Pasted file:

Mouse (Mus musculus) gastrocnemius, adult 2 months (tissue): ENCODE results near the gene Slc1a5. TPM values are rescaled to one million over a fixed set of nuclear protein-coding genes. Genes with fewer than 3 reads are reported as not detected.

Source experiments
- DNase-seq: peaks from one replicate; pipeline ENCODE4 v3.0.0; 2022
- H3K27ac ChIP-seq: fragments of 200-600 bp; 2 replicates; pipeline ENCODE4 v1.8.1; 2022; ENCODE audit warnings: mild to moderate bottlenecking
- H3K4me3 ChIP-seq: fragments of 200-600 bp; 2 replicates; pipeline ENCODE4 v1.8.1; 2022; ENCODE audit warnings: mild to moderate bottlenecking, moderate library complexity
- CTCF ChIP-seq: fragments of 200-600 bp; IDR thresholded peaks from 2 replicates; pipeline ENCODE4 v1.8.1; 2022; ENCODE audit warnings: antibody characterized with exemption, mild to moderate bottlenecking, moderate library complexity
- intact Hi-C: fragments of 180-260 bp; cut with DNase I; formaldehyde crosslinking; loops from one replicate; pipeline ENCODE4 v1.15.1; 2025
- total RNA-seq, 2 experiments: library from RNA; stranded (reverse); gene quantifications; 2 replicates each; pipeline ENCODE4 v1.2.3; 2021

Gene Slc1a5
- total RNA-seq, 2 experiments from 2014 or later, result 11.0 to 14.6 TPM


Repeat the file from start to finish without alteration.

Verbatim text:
Mouse (Mus musculus) gastrocnemius, adult 2 months (tissue): ENCODE results near the gene Slc1a5. TPM values are rescaled to one million over a fixed set of nuclear protein-coding genes. Genes with fewer than 3 reads are reported as not detected.

Source experiments
- DNase-seq: peaks from one replicate; pipeline ENCODE4 v3.0.0; 2022
- H3K27ac ChIP-seq: fragments of 200-600 bp; 2 replicates; pipeline ENCODE4 v1.8.1; 2022; ENCODE audit warnings: mild to moderate bottlenecking
- H3K4me3 ChIP-seq: fragments of 200-600 bp; 2 replicates; pipeline ENCODE4 v1.8.1; 2022; ENCODE audit warnings: mild to moderate bottlenecking, moderate library complexity
- CTCF ChIP-seq: fragments of 200-600 bp; IDR thresholded peaks from 2 replicates; pipeline ENCODE4 v1.8.1; 2022; ENCODE audit warnings: antibody characterized with exemption, mild to moderate bottlenecking, moderate library complexity
- intact Hi-C: fragments of 180-260 bp; cut with DNase I; formaldehyde crosslinking; loops from one replicate; pipeline ENCODE4 v1.15.1; 2025
- total RNA-seq, 2 experiments: library from RNA; stranded (reverse); gene quantifications; 2 replicates each; pipeline ENCODE4 v1.2.3; 2021

Gene Slc1a5
- total RNA-seq, 2 experiments from 2014 or later, result 11.0 to 14.6 TPM